11. Host Tests Autumn 2002, 03

  12. Map by Rob Venette Univ. Minnesota

  13. Suction Traps • eight locations • operated May - mid October • samples collected weekly • sent to INHS for sorting • counts of soybean aphid placed on web site

  14. Suction Traps - 2001 Free. DeK. Mon. Urbana Perry Brown. Dixon Spr. 27 July 825 6 1 2 0 0 3 August 149 55 5 0 5 0 0 10 August 886 262 2 1 0 1 0 17 August 32 21 3 0 1 0 1 24 August 2 0 0 0 0 1 0 31 August 0 1 0 0 0 0 0 7 Sept. 0 0 0 0 0 0 0 14 Sept. 0 0 0 0 0 0 0 21 Sept. 5 0 0 3 0 0 0 28 Sept. 3 1 4 0 0 0 0 5 Oct. 2 2 0 0 0 3 0 12 Oct. 0 0 0 0 0 0 1

  15. Suction Traps - 2002 Free. DeK. Mon. Urbana Perry Brown. Dixon Spr. 19 July 3 0 3 0 4 0 0 26 July 3 3 10 0 0 0 0 2 August 41 5 660 0 0 9 August 13 19 8 0 5 0 0 16 August 22 8 0 2 10 0 0 23 August 04 0 0 21 0 30 August 0 0 0 01 0 0 6 Sept. 0 1 0 00 0 0 13 Sept. 0 0 3 0 0 0 0 20 Sept. 0 0 1702 0 0 27 Sept. 0 2 80712841 0 4 Oct. 0 3862131331 0 11 Oct. 0 7 3 4 9 0 0

  16. Suction Traps - 2003 Free. DeK. Mon. Eur. Urbana Perry Brown. D. Spr. 4 July 0000000 0 11July 21 1 0 0 0 0 0 0 18 July 17613112 0 0 0 0 25 July 112 940 59 142 2 4 3 1 1 August 787 6,755 7140198 1 0 8 August 1,912 4,980 569 4,920 163 232 18 0 15 August 1,810 286 1,403 1,090 602 1,560 1,535 31 22 August 1,347 264 2,690 921 1,131 620 4,113 2 29 August 26 29 209 50 215 85 1,060 67 5 Sept. 1 3 8 2 6 3 25 1 12 Sept. 0 0 0 0 0 0 0 0 0 19 Sept. 0 0 110 0 0 0 0 26 Sept. 0 0 0 0 0 0 0 0 0 3 Oct. 0 0 0 0 0 0 0 0 10 Oct. 0 0 0 3 0 2 0 0 17 Oct. 0 0 0 5 n.s. 1 5 4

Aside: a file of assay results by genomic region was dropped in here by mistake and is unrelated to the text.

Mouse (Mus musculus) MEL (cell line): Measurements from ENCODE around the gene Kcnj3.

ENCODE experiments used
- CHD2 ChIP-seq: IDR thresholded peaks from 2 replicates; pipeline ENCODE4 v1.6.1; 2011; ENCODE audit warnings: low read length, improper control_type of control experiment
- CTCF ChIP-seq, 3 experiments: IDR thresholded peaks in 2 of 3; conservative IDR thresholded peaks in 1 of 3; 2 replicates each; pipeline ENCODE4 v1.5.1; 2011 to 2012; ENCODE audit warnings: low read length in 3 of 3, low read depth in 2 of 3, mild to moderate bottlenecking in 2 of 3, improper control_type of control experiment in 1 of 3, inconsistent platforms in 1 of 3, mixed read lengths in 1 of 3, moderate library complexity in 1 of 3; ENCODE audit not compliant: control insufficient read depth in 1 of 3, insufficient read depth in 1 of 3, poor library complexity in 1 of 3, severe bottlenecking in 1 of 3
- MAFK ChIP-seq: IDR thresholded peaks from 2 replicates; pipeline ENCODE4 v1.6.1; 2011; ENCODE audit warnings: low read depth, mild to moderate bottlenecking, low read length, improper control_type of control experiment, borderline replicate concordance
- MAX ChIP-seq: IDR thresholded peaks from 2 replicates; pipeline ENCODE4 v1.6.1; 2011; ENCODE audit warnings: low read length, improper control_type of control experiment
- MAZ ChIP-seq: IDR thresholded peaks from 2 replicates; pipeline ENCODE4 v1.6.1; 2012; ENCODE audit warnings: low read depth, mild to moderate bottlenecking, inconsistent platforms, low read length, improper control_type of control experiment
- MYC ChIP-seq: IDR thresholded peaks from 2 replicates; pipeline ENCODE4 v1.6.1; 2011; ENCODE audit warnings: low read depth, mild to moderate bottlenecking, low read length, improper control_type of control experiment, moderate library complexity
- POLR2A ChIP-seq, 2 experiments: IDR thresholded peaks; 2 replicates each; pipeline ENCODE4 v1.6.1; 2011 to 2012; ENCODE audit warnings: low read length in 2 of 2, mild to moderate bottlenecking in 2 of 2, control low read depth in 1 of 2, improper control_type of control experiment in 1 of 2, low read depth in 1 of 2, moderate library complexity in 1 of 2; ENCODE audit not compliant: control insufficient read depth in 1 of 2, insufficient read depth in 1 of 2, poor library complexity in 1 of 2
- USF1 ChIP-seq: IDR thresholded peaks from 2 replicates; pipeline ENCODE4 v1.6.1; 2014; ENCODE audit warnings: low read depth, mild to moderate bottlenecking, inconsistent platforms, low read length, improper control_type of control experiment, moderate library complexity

17. Late Sept. Early Oct. Trap Catches 2002 (gynoparae, males)

  18. Timing of spring and fall migrations • Observations made of natural populations show the presence of spring migrants on Rhamnus in April- early May (central and northern Illinois). • This is often ahead of the planting and emergence of soybeans in the area. • Observations made in the autumn show the arrival of gynoparae and males (fall migrants) on Rhamnus in the last part of September and October (central and northern Illinois). • This is usually after the majority of the beans has been harvested in the area.

  19. Movement Questions • How far will the spring migrants from Rhamnus fly? - No spring infestations in soybeans have been related to a spring population on Rhamnus. - Suction traps have not picked up spring migrants. • How far do winged aphids that develop on soybeans in the summer fly? - The rapid spread since its introduction and finding the aphid in West Virginia in 2000, Georgia and Mississippi in 2002 suggest that some individuals are carried great distances.

  20. • Distribution at end of 2002/03 reaching limits of soybean growing region in the United States. • Not shown is the distribution in Canada but it has been found in Manitoba, Ontario and Quebec • Southern spread may be limited by biology, specifically the presence of suitable over-wintering host plants.

  21. General Observations • Aphisglycines appears to have many attributes of an excellent pest. - Ability to spread very rapidly - High reproductive capacity - Ability to vector plant diseases - Can tolerate wide range of climatic conditions • Weak spots in the armor of A. glycines are: - limited distribution of primary hosts - phenology of migration in relation to planting and harvesting of soybeans - limited secondary host range